Cryptology's Role in the Early Development of Computer Capabilities in the United States - Brochure

A new brochure, "Cryptology's Role in the Early Development of Computer Capabilities in the United States," is available now at the National Cryptologic Museum. The publication, written by James V. Boone and James J. Hearn, is also available as a downloadable PDF via the NSA website. Below is a short summary of the publication's contents.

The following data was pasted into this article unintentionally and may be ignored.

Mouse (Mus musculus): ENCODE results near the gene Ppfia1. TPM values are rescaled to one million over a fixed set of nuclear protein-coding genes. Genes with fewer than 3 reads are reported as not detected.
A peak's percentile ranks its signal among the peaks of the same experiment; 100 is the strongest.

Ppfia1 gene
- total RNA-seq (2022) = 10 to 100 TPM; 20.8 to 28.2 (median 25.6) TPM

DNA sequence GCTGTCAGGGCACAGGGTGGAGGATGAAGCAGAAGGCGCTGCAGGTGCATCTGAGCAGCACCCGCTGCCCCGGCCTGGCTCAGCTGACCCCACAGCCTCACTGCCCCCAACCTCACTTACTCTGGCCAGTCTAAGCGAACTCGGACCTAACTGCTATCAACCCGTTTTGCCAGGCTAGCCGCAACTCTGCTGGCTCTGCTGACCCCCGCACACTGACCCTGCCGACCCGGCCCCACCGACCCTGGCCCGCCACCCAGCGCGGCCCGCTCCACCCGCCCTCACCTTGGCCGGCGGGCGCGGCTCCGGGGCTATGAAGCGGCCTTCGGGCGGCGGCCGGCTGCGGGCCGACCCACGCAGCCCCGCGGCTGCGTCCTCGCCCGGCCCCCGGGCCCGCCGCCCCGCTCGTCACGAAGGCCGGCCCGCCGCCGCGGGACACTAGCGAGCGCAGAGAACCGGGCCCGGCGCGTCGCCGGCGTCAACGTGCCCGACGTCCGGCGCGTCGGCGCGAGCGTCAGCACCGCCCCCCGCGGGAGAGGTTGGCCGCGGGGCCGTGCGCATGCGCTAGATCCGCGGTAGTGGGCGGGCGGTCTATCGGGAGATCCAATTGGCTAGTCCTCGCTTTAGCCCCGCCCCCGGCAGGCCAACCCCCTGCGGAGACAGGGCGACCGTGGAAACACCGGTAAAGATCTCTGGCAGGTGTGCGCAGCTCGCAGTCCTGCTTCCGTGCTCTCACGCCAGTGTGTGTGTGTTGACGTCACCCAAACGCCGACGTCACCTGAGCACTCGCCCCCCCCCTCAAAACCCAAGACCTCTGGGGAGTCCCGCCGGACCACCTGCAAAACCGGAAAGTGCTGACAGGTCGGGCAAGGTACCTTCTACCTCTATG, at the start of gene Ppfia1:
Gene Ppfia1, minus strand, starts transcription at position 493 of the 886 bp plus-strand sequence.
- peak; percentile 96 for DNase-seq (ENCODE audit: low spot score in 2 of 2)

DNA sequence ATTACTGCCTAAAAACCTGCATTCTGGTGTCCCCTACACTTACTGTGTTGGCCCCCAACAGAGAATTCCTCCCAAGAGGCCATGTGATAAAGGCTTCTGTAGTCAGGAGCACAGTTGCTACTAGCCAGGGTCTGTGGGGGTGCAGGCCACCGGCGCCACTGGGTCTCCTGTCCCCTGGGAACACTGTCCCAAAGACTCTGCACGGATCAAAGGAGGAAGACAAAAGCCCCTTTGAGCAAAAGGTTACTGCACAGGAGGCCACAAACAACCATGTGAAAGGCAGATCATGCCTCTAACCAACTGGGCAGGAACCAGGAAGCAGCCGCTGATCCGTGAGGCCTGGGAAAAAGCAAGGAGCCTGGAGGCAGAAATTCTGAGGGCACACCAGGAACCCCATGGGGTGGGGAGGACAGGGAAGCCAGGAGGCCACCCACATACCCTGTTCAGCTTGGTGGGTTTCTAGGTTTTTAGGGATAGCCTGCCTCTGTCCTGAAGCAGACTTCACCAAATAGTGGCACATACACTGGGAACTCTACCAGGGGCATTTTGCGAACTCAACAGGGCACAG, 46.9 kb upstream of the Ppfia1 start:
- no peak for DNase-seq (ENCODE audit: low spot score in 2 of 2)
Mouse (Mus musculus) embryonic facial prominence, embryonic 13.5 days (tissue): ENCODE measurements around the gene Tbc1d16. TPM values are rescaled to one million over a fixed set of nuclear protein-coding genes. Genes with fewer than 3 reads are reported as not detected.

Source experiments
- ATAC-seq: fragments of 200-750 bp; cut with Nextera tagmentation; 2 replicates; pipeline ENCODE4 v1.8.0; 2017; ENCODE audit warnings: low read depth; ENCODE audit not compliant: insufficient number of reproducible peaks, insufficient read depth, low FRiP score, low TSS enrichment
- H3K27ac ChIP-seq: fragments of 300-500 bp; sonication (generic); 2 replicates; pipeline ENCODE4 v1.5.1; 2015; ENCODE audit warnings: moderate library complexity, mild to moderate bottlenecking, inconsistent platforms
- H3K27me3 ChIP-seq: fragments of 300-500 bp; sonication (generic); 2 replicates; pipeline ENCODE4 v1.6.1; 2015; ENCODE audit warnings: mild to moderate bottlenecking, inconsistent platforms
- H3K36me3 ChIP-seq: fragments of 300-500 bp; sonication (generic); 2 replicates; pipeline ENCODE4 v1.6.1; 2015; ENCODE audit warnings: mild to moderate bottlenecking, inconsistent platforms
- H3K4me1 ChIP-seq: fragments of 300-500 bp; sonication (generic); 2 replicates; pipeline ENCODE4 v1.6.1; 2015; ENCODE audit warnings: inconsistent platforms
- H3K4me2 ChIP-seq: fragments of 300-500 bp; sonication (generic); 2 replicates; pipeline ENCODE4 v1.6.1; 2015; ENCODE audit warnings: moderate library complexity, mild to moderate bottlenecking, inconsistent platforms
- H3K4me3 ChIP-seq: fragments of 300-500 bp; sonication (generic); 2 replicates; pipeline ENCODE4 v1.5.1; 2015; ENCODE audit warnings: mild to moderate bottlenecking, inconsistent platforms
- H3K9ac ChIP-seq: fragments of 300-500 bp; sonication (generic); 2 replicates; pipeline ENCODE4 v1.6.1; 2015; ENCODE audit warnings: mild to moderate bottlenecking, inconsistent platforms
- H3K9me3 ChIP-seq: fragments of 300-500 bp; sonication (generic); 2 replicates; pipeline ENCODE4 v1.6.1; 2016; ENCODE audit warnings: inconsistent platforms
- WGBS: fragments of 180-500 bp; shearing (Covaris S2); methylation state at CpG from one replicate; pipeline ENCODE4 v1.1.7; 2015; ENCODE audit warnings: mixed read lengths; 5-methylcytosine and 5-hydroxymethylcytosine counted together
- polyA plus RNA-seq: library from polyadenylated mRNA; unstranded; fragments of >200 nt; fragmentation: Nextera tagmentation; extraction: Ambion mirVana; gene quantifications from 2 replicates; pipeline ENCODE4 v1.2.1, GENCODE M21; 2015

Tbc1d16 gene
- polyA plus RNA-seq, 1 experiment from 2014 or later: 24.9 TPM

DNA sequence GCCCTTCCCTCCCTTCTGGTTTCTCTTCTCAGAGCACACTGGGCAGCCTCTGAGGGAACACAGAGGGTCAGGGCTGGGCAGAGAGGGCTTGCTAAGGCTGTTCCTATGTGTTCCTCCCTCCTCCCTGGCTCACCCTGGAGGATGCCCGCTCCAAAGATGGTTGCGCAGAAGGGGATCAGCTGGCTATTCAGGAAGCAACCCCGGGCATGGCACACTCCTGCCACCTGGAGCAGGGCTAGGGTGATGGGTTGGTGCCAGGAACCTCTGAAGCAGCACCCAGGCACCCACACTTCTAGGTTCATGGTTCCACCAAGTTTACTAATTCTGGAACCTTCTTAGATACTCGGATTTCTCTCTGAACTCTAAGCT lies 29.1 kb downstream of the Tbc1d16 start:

"Cryptology is an extraordinary national endeavor where only first place counts! This attitude was prevalent among the participants in the U.K’s Government Code and Cypher School (GC&CS) activities at Bletchley Park,1 during WWII. One of GC&CS’s many achievements during this time was the development and extensive use of the world’s first large-scale electronic digital computer, called COLOSSUS. The highly skilled military personnel assigned to Bletchley Park returned to the U.S. with this experience and, augmented by the experience from other government-supported development activities in the U.S., their ideas for using electronic digital computer technology were quickly accepted by the U.S. cryptologic community, the U.S. Navy cryptologic organization in particular. Many of the talented people in that organization promoted the rapid expansion of this nation’s computer capability as a high-priority task. Some established a new company, others moved on to government organizations and then, through a series of dynamic and interacting events, the cryptologic-based influence of this group quickly spread into the general marketplace. This over forty-year-long set of events is summarized in this paper."